Greek grammars typically come in two forms. There are teaching grammars, which are designed to introduce you to the language and offer you a systematic method of learning it. Then there are reference grammars, which offer a systematic and detailed treatment of the Greek language as a whole. These are especially helpful to consult when you run into a Greek expression or construction which is unexpected or difficult. A teaching grammar will tell you that most of the time, the negative particle μή is used with a verb in the subjunctive. A reference grammar will tell you why it is occasionally used with a future indicative and whether or not that change is exegetically significant.

BDF_120 Among Greek reference grammars, The Greek Grammar of the New Testament and Other Early Christian Literature by Blass, Debrunner, and Funk (affectionately known as BDF) is a recognized standard intended to complement A Greek-English Lexicon of the New Testament and other Early Christian Literature (otherwise known as BDAG). BDF is distinct among grammars of New Testament Greek in that it “sets the Greek of the New Testament in the context of Hellenistic Greek and compares and contrasts it with the classical norms.” That’s especially helpful to folks like me who took classical Greek before learning Koine. “Designed to compress the greatest amount of information into the smallest amount of space consistent with clarity,” BDF is quite dense and includes “subsections discussing difficult or disputed points.” For scholars, students, and pastors doing serious work in New Testament Greek, BDF is a must-have resource.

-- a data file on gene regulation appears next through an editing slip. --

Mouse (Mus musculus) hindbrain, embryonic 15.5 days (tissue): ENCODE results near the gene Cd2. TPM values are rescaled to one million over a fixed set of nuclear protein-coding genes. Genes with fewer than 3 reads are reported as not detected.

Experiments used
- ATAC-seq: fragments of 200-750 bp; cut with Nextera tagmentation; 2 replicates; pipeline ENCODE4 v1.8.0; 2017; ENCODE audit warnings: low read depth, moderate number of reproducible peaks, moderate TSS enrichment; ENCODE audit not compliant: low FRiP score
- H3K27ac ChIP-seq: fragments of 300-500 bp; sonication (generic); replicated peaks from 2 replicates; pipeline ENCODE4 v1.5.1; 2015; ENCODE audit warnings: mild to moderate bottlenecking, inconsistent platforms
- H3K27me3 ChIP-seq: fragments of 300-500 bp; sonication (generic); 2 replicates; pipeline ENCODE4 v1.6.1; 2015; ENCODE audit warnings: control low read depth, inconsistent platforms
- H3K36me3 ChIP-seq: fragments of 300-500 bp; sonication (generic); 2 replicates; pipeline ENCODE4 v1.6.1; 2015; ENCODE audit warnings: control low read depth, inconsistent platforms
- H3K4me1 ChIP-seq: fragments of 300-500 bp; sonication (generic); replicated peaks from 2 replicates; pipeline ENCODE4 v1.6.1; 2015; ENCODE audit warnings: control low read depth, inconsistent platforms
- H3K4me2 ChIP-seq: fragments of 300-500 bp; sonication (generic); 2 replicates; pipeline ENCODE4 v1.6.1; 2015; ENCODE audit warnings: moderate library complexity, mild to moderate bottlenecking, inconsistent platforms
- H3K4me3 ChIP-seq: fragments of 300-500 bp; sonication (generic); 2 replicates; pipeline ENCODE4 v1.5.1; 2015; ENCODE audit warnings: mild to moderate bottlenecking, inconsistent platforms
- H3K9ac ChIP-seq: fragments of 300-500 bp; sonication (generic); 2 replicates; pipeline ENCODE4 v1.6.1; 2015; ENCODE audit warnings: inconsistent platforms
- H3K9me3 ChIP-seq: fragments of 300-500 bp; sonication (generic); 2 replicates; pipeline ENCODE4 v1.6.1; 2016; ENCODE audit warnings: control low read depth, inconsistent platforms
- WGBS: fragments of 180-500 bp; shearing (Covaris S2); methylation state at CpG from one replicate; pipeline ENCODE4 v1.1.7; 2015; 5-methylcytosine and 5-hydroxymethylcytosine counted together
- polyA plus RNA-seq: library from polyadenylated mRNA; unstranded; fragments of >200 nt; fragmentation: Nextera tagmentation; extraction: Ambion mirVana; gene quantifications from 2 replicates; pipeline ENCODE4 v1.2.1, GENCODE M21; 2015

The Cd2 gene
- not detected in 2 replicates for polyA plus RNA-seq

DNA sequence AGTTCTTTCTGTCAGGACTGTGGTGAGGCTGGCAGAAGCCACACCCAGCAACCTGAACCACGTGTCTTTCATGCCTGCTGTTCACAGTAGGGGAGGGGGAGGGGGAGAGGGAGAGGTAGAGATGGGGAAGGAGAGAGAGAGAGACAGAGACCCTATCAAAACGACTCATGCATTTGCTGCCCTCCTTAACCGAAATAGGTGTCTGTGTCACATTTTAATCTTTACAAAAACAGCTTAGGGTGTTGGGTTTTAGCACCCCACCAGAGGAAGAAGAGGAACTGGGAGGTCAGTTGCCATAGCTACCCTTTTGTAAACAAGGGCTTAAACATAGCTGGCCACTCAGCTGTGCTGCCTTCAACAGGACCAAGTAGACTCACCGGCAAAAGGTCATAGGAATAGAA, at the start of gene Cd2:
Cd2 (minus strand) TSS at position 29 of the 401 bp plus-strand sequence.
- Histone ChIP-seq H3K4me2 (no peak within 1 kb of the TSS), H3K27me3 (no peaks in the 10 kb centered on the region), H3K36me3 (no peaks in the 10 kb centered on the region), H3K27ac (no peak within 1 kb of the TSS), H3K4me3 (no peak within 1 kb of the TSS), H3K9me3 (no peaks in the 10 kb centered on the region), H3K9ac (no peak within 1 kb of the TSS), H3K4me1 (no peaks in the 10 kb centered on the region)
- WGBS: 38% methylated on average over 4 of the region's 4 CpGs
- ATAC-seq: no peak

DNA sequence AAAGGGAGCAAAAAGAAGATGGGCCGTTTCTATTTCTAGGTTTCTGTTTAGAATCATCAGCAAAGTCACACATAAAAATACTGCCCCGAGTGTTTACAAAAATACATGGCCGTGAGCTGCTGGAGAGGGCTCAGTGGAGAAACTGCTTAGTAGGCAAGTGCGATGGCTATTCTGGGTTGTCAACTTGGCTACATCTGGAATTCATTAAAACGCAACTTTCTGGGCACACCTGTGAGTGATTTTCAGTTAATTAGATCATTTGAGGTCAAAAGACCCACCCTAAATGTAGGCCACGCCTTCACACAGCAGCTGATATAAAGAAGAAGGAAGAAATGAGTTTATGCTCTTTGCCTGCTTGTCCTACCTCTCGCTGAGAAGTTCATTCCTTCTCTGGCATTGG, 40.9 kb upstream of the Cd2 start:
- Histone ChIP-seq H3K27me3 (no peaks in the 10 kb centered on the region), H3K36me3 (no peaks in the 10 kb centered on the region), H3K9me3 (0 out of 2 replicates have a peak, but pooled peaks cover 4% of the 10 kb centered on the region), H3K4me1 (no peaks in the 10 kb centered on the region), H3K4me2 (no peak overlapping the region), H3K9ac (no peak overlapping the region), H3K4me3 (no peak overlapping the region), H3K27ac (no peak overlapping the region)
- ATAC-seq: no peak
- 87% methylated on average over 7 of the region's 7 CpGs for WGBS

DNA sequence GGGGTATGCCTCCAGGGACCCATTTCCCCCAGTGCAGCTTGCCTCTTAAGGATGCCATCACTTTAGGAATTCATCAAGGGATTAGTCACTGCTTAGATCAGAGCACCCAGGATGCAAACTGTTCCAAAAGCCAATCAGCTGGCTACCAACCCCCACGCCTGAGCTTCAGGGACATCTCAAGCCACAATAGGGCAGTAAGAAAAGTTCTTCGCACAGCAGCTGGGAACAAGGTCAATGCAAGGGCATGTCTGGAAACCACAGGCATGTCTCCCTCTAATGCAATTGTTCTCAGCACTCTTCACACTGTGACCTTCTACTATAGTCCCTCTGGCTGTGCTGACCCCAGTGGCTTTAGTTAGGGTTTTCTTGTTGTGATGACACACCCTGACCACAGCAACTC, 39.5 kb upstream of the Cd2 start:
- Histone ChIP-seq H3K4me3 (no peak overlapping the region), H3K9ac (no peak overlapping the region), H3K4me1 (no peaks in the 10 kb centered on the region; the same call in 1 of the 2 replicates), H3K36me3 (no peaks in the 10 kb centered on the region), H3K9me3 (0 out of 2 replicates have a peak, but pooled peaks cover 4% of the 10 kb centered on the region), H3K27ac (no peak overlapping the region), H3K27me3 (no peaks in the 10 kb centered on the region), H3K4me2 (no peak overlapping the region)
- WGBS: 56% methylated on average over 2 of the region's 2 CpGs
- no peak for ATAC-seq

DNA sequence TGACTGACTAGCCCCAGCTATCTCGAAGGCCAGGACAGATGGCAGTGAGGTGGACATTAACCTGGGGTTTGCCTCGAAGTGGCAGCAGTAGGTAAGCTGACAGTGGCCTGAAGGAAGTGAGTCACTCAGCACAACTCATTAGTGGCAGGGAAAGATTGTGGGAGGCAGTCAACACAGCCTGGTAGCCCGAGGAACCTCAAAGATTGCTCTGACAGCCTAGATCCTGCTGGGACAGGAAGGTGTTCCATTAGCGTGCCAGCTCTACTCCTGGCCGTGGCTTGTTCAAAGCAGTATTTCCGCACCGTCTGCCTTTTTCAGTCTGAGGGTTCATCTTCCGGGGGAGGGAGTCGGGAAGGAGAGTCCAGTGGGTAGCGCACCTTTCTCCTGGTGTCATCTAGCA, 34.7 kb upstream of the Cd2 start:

The Greek Grammar of the New Testament and Other Early Christian Literature (BDF)
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